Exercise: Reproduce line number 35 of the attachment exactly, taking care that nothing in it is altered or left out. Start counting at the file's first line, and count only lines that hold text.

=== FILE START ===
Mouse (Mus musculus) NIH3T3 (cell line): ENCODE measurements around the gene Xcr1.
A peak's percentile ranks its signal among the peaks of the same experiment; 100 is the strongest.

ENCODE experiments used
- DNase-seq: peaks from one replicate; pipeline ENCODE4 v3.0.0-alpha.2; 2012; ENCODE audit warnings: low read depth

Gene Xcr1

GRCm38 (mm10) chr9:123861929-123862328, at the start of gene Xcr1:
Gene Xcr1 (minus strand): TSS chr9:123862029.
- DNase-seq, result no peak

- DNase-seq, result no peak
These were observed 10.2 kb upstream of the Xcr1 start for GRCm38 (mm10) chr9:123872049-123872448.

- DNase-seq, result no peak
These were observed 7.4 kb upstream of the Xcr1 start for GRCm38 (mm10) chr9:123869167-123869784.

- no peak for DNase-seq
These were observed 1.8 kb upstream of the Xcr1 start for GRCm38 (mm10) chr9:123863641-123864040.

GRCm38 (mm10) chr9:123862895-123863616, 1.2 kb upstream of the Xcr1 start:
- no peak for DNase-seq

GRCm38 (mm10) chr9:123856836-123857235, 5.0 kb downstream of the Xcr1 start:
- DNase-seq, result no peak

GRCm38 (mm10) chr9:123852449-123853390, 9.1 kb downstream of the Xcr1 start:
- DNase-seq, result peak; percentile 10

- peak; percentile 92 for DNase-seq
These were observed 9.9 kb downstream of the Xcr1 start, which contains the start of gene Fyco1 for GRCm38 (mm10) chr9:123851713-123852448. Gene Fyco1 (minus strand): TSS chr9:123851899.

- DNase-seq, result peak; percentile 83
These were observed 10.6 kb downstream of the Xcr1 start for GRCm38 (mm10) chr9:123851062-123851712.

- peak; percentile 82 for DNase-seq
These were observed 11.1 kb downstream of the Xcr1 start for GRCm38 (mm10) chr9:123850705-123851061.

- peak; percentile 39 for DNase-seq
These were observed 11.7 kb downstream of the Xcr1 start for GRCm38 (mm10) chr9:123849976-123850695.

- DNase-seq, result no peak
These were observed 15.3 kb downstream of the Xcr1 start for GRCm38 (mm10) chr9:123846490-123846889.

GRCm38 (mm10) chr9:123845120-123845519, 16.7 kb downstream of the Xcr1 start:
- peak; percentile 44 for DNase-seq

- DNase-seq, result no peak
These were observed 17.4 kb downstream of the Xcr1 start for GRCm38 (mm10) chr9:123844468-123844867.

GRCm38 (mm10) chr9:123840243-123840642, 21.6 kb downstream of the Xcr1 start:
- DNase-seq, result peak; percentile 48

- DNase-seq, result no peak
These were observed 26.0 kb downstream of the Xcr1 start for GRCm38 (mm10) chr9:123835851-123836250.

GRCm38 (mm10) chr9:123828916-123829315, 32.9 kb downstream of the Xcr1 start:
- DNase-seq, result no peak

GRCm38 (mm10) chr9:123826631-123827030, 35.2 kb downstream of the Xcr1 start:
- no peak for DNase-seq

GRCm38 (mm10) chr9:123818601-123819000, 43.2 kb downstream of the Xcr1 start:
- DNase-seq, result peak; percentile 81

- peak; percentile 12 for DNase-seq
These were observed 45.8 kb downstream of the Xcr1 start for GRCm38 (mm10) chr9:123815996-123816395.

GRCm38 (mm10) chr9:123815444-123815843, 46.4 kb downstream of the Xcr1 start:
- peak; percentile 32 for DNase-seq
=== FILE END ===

GRCm38 (mm10) chr9:123840243-123840642, 21.6 kb downstream of the Xcr1 start: